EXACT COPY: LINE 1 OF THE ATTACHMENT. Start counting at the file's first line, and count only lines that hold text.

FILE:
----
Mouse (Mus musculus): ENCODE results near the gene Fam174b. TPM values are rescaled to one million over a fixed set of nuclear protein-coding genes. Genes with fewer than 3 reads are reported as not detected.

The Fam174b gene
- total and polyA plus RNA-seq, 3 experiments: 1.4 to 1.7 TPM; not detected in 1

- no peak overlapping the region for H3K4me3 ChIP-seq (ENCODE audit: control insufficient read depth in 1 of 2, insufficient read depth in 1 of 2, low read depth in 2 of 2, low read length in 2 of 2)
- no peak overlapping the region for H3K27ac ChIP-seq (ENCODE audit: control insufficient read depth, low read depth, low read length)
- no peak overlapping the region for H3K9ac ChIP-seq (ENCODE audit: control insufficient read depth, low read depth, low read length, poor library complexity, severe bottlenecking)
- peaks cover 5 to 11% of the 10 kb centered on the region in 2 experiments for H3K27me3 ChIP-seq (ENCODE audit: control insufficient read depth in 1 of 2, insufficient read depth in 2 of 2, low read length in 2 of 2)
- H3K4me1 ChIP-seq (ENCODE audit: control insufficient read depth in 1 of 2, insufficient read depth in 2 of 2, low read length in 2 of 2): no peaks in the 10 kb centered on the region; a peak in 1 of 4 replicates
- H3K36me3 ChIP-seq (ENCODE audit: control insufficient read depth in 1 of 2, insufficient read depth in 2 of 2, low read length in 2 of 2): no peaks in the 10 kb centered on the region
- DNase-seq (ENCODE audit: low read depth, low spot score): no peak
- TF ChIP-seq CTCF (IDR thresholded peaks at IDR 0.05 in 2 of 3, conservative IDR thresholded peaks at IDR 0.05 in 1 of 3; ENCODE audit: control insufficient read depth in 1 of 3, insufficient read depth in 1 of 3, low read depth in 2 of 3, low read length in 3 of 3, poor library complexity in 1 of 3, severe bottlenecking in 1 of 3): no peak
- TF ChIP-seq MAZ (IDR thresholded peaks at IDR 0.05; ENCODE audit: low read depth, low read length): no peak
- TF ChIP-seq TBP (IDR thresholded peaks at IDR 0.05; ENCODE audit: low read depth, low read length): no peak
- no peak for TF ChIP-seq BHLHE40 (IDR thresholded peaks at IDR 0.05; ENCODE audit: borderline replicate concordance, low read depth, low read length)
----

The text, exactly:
Mouse (Mus musculus): ENCODE results near the gene Fam174b. TPM values are rescaled to one million over a fixed set of nuclear protein-coding genes. Genes with fewer than 3 reads are reported as not detected.